Note: In my home lab, I just created three port groups to illustrate this. Obviously in production you would typically have these VLANs defined, otherwise you can create new ones here on the Nexus 1000V.
5. Configure the VSM by entering the switch name, admin password and IP address settings.
Note: The domain ID is common between the VSMs in HA mode, but you will need a unique domain ID if running multiple N1KV switches. For example, set the domain ID to 10. The native VLAN should be set to 1 unless otherwise specified by your network administrator.
6. You can now review your configuration. If it’s all correct, click Next.
7. The installer will now start deploying your VSM (or pair if using HA) with the configuration settings you entered during the wizard.
8. Once it has deployed you’ll get an option to migrate this host and networks to the N1KV. Choose No here as we’ll do this later.
9. Finally you’ll get the installation summary, and you can close the wizard.
You’ll now see two Nexus 1000V VSM virtual machines in vCenter on your host. In a production environment you would typically have the VSMs on separate hosts for resilience. Within vCenter, if you navigate to Inventory > Networking you should now see the Nexus 1000V switch:
Installing the Cisco Nexus 1000V Virtual Ethernet Module (VEM) to ESXi 5
What we are actually doing here is installing the VEM on each of your ESX/ESXi hosts. In the real world I prefer to use VMware Update Manager (VUM) to do this, as it will automatically add the VEM to a host when it is added to the N1KV virtual switch. However, for this tutorial I will show you how to add the VEM using the command line with ESXi 5.
1. Open a web browser and open the Nexus 1000V web page, http://<IP_ADDRESS>. You will then be presented with the Cisco Nexus 1000V extension (xml file) and the VEM software. It’s the VEM we are interested in here, so download the VIB that corresponds to your ESX/ESXi build.
2. Copy the VIB file on to your ESX/ESXi host. You must place this into
/var/log/vmware as ESXi 5 expects the VIB to be present there.
Note: Use the datastore browser in vCenter to do this.
3. Log into the ESXi console either directly or using SSH (if it is enabled) and enter the following command:
# esxcli software vib install -v /var/log/vmware/cross_cisco-vem-v140-220.127.116.11.5.1.0-3.0.1.vib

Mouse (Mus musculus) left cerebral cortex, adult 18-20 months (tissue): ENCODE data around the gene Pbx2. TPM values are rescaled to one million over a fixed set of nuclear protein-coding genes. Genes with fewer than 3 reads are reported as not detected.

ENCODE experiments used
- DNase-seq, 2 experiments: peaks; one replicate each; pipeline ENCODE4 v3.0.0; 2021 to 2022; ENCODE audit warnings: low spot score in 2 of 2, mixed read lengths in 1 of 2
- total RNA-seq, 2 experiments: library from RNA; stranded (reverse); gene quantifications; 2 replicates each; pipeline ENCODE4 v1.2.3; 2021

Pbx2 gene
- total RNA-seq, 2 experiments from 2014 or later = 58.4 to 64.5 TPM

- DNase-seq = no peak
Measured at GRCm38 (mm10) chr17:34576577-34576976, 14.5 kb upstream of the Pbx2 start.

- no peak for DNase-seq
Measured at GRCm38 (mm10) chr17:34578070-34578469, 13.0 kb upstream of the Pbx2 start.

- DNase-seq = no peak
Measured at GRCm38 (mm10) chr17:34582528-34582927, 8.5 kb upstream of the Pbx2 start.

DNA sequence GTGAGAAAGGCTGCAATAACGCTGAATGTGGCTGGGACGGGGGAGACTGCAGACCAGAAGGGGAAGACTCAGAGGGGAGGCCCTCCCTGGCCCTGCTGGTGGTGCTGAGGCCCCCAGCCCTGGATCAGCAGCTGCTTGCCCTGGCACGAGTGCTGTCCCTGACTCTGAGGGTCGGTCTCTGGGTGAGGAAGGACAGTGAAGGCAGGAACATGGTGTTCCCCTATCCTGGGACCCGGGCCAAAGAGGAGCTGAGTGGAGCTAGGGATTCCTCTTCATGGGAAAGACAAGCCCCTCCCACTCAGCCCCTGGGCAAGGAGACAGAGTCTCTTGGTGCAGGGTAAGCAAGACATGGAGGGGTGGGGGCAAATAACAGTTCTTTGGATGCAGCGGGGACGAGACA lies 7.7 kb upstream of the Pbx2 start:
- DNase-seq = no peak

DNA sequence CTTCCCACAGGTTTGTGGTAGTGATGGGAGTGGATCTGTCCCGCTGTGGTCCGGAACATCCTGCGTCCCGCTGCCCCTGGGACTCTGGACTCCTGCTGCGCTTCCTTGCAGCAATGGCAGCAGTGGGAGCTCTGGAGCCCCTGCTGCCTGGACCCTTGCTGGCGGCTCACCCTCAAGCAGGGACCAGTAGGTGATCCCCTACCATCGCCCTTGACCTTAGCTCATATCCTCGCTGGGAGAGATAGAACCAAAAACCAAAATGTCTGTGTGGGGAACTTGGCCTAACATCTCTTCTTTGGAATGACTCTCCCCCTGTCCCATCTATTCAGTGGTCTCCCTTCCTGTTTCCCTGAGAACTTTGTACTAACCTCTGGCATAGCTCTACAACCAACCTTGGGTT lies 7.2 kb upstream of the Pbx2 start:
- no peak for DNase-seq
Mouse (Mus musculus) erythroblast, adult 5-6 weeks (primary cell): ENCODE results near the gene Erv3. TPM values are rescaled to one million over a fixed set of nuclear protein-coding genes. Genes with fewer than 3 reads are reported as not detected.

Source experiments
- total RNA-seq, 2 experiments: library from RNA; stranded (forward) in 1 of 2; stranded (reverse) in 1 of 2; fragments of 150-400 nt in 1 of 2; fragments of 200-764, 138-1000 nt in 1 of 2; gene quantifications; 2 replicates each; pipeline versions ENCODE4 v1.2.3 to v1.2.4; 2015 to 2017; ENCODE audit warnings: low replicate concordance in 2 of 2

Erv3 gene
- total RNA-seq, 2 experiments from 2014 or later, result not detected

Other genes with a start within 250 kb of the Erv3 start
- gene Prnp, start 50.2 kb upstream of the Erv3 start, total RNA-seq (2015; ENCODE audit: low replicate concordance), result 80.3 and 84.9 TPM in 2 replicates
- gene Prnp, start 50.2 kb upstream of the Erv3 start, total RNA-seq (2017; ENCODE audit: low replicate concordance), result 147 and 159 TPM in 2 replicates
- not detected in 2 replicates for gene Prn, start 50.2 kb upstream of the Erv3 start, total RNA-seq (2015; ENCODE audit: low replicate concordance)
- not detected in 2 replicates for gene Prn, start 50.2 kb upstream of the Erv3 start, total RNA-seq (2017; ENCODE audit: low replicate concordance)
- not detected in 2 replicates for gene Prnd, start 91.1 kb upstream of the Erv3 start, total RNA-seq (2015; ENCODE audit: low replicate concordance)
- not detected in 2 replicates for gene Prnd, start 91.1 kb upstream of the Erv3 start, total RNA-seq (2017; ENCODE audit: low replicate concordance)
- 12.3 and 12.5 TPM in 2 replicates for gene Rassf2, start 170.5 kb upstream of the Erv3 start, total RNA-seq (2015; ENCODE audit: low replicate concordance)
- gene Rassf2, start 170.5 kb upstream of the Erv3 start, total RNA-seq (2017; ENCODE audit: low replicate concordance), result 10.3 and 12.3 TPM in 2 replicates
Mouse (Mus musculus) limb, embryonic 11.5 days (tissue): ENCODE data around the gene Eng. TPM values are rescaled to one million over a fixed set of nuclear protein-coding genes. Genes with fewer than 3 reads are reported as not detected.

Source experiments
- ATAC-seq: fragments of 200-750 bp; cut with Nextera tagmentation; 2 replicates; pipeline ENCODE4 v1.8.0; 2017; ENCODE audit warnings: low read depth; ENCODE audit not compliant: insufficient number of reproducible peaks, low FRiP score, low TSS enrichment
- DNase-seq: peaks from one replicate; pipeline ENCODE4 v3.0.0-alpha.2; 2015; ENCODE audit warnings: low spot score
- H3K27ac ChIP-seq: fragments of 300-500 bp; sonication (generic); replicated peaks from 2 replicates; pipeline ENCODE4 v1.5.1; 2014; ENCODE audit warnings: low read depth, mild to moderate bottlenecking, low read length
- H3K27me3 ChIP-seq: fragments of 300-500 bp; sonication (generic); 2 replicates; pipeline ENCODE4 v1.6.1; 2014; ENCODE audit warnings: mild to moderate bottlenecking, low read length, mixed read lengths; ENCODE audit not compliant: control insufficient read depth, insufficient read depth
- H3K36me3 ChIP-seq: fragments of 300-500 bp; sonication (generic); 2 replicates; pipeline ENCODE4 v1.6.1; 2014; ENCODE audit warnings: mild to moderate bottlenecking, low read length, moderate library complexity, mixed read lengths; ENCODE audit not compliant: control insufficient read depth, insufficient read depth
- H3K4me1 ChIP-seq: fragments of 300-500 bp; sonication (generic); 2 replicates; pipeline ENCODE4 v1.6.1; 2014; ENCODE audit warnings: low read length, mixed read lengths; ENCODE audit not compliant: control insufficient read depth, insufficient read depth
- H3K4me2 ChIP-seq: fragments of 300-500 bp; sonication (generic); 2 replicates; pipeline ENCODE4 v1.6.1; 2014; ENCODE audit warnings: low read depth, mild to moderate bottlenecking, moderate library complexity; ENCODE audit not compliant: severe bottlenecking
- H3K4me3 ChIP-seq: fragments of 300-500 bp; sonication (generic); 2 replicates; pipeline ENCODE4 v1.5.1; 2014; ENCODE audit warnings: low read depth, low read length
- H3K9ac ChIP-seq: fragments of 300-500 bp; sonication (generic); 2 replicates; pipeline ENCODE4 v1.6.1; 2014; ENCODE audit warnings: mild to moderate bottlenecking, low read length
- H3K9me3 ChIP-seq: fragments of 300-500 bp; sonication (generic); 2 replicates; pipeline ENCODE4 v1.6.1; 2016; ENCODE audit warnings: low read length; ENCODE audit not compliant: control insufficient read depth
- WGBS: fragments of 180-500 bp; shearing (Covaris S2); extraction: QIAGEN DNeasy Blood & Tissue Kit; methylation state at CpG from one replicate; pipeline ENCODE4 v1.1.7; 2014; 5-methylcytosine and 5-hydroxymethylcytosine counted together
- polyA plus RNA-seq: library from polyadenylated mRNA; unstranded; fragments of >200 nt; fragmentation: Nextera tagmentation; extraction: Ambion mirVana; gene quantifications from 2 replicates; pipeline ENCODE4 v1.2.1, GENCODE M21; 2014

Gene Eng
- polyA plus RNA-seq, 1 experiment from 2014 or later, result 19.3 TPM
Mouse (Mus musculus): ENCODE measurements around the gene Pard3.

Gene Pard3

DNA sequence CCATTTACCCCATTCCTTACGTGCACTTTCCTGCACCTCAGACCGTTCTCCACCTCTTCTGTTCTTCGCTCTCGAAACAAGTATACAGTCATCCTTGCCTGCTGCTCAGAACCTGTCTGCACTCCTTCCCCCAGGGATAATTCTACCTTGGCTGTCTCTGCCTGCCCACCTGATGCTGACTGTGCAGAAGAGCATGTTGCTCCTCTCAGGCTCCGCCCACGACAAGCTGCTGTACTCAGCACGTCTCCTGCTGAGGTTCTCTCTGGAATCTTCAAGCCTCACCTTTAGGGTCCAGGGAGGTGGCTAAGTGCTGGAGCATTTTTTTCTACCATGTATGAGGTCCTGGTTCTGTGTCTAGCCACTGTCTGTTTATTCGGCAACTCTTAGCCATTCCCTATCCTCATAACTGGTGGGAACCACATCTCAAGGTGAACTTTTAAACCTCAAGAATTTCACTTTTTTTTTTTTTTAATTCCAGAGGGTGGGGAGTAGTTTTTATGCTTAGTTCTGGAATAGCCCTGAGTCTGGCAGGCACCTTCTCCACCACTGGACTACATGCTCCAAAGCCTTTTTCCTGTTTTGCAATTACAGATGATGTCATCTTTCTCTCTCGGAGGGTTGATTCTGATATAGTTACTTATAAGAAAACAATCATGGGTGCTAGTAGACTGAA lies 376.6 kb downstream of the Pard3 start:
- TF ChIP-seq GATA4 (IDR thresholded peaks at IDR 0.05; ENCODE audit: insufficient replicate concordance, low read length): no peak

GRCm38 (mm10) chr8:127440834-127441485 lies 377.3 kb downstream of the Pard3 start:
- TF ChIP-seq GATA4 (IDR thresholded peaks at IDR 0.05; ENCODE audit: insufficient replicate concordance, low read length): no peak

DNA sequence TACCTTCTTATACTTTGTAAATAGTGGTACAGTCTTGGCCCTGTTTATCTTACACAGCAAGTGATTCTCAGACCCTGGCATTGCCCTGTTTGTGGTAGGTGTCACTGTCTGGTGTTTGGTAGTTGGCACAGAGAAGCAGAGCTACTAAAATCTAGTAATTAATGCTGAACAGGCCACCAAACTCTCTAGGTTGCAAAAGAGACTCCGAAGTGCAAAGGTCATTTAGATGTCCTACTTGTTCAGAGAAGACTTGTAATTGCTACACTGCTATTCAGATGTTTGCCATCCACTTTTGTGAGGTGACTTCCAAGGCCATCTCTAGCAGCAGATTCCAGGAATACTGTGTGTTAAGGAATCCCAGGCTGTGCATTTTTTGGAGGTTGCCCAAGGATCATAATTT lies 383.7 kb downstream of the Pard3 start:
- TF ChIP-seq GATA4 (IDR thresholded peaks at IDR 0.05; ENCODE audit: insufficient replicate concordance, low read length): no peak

You should then see the following result:
Message: Operation finished successfully.
Reboot Required: false
VIBs Installed: Cisco_bootbank_cisco-vem-v140-esx_18.104.22.168.5.1.0-3.0.1
4. You can verify that the VEM is installed using the following commands:
# esxcli software vib list | grep cisco
cisco-vem-v140-esx 22.214.171.124.5.1.0-3.0.1 Cisco PartnerSupported 2012-04-03
# vem status -v
Date Mon Jan 30 18:38:49 PST 2012
Number of PassThru NICs are 0
VEM modules are loaded
Switch Name Num Ports Used Ports Configured Ports MTU Uplinks
vSwitch0 128 7 128 1500 vmnic0,vmnic1
Number of PassThru NICs are 0
VEM Agent (vemdpa) is running
Configuring the Nexus 1000V
Before we add our hosts to the Nexus 1000V we’ll need to create the port profiles, including the uplink port profile. The uplink port profile will be selected when we add our hosts to the switch, and this will typically be a trunk port containing all of the VLANs we wish to trunk to the hosts.
1. Log into the Nexus 1000V using SSH
2. Create a ethernet port profile as follows:
port-profile type ethernet VM_uplink
switchport mode trunk
switchport trunk allowed vlan <IDs>
Adding ESX/ESXi Hosts to the Cisco Nexus 1000V
The final step is to add your host(s) to the Cisco Nexus 1000V.
1. Within vCenter, browse to Inventory > Networking and select the Cisco Nexus 1000V switch. Right click, and select ‘Add Host’.
2. Select the vmnic(s) of the host(s) you want to add and choose the VM_Uplink in the dropdown (we created this in the last step) and click Next.
Note: You’ll notice in the above screenshot that I’m adding a spare vmnic as I don’t want to lose connectivity with my standard vSwitch.
3. Migrate your port groups to the Nexus 1000V, such as the Management (vmk). Click Next.
Note: I chose not to do this, this can be done later.
4. You will then have the opportunity to migrate your virtual machines to the N1KV. This is optional and can be done later. Click Next.
5. Review the summary and click Finish.
We have just downloaded and installed the Cisco Nexus 1000V, installed the VSMs to vCenter, installed the VEM to your host and added the host to the Cisco Nexus 1000V switch. The next steps are to configure the Nexus 1000V, port profiles, etc.
- How many Cisco Nexus 1000V virtual switches can be added to vCenter?
- vCenter can connect to up to 32 Distributed Virtual Switches, this includes the Nexus 1000V. You’ll need a VSM (or pair for redundancy) for each N1KV switch.
- A Nexus 1000V can only connect to a single vCenter.
- Since software release 4.2(1)SV1(4a), yes.
- Table 1 in the release notes contains the configuration limits.
- Yes (can also be on a separate host)